Nature Lit Message Board
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What have been your nature lit inspirations?!?
but inspiring of what? i sit here in an a/c-cool room filled with electrical knicknacks with barely the energy to do the needed deadheading out in the garden ... kinda hot today ... i had a chance to venture out on an actual wilderness trip ... but begged off ... "way too out of shape"
these writers remind me of what is mostly a world lost ... lost to me, at any rate ... it's all very elegiac ... & that is sad ...
but i walked out tonight ... and there was this cloud ...
Before a month ago, I had done NO gardening whatsoever. But a year worth of on & off Berry reading recently put me in a friend's backyard, getting a garden going these past few weeks. It was an experience I've never had, and now plan to have much more often.
So I definitely think there are changes coming.
Another personal example :
while at the _Thoreau Society Gathering_ in 2004, I was growing tired of some of the sessions. I went for a walk (beautiful in Concord, MA) and took _Walden_ with. I opened to my favorite chapter - "Higher Laws" and wanted to try to read it with "new eyes." I came away from that specific reading and became a vegetarian one month later.
It's just an idea of inspiration.
Thoreau asks, "How can one have a pure thought and eat an animal at the same time?" ...
I was inspired. And I'm hoping it was just a beginning.
Of his fiction, I've actually only read Hannah Coulter , and it was amazing. I'm planning on beginning The Memory of Old Jack and Jayber Crow some time soon.
David Quammen 's nature essays cover the world. Natural Acts, a sidelong view of Science & nature is an early work & still popular.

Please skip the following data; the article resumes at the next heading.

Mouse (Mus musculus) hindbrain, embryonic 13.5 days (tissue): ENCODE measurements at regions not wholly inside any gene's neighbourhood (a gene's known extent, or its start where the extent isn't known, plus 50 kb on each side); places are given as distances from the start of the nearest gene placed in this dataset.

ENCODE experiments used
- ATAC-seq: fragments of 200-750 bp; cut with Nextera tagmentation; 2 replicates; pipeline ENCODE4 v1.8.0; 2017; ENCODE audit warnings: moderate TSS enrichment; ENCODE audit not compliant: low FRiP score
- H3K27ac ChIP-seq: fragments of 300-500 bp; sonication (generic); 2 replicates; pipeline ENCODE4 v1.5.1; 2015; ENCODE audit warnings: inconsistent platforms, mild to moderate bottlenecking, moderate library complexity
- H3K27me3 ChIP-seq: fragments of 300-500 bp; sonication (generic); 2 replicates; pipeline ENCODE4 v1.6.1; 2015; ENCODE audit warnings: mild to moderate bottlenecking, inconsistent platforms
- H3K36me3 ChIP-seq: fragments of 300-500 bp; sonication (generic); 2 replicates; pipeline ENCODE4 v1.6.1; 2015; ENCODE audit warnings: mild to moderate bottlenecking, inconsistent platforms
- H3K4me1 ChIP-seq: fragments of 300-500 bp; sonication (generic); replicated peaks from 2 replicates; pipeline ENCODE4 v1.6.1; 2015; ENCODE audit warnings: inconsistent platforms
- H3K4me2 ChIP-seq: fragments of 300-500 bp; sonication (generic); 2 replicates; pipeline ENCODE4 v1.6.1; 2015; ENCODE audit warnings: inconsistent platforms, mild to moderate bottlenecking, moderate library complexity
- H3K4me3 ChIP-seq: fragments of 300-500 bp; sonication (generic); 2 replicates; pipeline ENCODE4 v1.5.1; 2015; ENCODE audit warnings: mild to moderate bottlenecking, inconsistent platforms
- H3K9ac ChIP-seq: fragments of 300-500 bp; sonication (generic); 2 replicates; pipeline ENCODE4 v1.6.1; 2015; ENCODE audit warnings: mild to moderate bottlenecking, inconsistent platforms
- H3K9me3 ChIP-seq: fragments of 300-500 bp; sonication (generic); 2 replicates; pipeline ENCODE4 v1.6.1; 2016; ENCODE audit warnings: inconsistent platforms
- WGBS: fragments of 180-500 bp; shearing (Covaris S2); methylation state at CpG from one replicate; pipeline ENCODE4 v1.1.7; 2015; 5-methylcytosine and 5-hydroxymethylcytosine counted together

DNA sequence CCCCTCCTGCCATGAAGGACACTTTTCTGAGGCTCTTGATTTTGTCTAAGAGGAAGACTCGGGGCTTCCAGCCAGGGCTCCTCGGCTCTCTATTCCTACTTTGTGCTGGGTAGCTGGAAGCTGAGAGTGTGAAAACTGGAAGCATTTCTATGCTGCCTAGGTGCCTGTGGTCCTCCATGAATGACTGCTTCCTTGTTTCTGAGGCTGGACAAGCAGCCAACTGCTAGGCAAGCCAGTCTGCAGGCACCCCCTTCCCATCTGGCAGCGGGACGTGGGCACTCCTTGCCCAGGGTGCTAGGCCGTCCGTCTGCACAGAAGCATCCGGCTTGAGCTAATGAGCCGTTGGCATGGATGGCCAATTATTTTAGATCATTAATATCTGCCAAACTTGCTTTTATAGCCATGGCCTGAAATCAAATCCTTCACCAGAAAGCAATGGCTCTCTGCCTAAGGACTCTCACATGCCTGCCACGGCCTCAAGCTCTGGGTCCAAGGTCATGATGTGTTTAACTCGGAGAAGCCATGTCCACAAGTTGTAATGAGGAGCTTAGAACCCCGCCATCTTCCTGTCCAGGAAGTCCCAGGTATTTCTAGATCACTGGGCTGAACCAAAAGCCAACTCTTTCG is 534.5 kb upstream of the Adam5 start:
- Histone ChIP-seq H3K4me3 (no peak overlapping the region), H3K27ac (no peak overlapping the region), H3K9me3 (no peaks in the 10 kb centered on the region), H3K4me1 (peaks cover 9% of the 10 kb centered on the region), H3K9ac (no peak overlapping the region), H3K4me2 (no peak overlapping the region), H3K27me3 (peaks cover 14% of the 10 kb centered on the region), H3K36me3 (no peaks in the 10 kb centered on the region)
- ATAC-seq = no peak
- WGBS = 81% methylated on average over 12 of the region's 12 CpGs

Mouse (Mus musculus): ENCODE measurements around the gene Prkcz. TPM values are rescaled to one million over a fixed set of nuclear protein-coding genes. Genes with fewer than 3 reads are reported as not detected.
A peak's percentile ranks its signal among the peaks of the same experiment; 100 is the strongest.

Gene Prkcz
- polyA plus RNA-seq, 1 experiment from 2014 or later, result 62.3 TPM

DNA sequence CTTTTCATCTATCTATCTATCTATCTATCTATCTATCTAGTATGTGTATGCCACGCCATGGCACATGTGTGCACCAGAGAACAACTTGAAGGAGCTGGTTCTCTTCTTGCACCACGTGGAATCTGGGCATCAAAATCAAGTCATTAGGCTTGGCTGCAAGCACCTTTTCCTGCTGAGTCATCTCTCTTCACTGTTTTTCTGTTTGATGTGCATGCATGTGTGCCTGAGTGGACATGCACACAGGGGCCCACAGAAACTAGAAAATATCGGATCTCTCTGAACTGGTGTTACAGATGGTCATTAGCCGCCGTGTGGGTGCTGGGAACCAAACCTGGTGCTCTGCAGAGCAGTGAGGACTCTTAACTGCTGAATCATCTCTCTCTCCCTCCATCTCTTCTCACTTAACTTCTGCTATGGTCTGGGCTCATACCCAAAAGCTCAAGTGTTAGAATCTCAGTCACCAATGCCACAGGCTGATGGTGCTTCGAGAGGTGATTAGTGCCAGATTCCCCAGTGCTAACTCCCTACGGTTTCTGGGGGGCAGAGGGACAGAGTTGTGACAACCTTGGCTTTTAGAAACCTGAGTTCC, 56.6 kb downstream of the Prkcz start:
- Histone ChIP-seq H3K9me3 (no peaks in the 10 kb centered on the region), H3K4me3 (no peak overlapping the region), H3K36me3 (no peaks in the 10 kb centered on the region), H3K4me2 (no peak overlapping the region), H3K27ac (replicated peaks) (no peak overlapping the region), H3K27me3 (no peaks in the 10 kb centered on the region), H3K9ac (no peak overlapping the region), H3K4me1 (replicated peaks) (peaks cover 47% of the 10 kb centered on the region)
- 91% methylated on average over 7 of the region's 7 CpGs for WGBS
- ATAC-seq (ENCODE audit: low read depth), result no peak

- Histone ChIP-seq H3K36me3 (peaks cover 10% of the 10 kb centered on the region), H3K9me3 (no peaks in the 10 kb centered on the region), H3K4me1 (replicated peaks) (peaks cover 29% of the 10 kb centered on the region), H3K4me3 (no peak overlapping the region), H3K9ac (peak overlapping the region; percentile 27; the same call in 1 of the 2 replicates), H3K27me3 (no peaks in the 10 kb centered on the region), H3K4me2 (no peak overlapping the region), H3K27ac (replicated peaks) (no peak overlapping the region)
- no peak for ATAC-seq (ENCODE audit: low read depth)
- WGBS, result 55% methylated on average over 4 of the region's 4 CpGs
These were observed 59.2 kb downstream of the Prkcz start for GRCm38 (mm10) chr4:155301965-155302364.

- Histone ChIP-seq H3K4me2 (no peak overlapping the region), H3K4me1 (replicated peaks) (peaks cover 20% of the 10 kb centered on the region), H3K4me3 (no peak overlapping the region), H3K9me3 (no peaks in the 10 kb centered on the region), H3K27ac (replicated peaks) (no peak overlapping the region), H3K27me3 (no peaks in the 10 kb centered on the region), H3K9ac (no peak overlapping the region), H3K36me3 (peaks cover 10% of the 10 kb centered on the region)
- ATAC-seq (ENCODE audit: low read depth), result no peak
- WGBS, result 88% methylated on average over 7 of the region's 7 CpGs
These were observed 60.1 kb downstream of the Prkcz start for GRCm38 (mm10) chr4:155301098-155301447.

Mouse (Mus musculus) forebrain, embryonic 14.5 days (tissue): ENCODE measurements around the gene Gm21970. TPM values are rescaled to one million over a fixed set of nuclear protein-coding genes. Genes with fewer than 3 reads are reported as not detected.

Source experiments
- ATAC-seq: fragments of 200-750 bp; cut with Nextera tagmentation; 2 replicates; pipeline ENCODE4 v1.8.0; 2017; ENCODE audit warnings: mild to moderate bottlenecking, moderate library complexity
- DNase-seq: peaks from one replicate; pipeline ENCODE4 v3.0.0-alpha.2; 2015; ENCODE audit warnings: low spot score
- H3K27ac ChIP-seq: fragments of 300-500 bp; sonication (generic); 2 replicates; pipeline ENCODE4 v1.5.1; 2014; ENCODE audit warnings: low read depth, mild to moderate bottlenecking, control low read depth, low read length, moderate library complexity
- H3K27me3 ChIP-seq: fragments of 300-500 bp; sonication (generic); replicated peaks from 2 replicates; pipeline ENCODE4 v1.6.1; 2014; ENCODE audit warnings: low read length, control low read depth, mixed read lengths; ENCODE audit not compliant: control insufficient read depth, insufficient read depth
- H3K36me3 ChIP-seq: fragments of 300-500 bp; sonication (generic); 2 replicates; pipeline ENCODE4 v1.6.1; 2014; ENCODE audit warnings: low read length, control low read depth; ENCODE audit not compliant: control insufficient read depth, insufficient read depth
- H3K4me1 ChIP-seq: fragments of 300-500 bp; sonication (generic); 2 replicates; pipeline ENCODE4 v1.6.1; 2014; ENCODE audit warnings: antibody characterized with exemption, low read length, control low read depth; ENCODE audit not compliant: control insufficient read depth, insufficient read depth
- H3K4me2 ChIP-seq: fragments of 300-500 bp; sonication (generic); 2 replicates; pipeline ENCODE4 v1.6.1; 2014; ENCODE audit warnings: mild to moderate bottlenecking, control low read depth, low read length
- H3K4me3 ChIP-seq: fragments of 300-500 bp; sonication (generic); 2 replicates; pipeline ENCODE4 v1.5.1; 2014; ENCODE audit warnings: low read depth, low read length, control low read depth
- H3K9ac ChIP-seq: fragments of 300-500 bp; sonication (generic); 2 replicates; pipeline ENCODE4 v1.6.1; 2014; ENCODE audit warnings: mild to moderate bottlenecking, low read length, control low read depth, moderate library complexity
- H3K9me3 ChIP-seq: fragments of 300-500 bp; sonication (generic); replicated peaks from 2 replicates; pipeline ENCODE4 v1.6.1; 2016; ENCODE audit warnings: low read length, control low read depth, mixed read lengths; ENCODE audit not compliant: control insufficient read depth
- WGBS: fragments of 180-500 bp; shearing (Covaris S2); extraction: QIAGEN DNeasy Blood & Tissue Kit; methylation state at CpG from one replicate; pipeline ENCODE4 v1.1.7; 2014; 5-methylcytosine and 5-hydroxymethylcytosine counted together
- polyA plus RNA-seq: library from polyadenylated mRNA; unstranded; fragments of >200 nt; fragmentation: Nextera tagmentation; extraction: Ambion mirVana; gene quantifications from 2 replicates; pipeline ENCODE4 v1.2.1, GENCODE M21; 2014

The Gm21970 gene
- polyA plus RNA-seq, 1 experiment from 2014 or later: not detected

Simon Barnes - How to be a bad birdwatcher was another humourous look at the perils of enjoying wildlife.
A Gnole is a very different novel / fantasy but with very eco-minded sentiments.
Anyway, I do recommend Prishvin for perspective on writing unlike the Anglo-american style/s. Also, check anthologies to spy out authors you might like. Paul Brooks' Speaking for Nature is well selected, only a bit biased on the speaking for nature (ecological) side than trhe literary side but good for both. The best anthology I have read was of birdwatching essays, but i forget its name . . . 99% of my library is in japan and the names of books i read in notebooks 500 miles away, so i must talk off the top of my head, sorry.
Ah, i forgot to mention what i do have here with me -- the same thing thoreau had with him -- a mountain of my own books which weave naturall history and thousands of translated haiku together: 480 pp nothing but sea cucumber in one (Rise, Ye Sea Slugs!), 740 pp all cherry blossom viewing (cherry blossom epiphany)in another (3000 haiku in that one alone) . I am curious whether people who enjoy nature essays will find them interesting or not and why.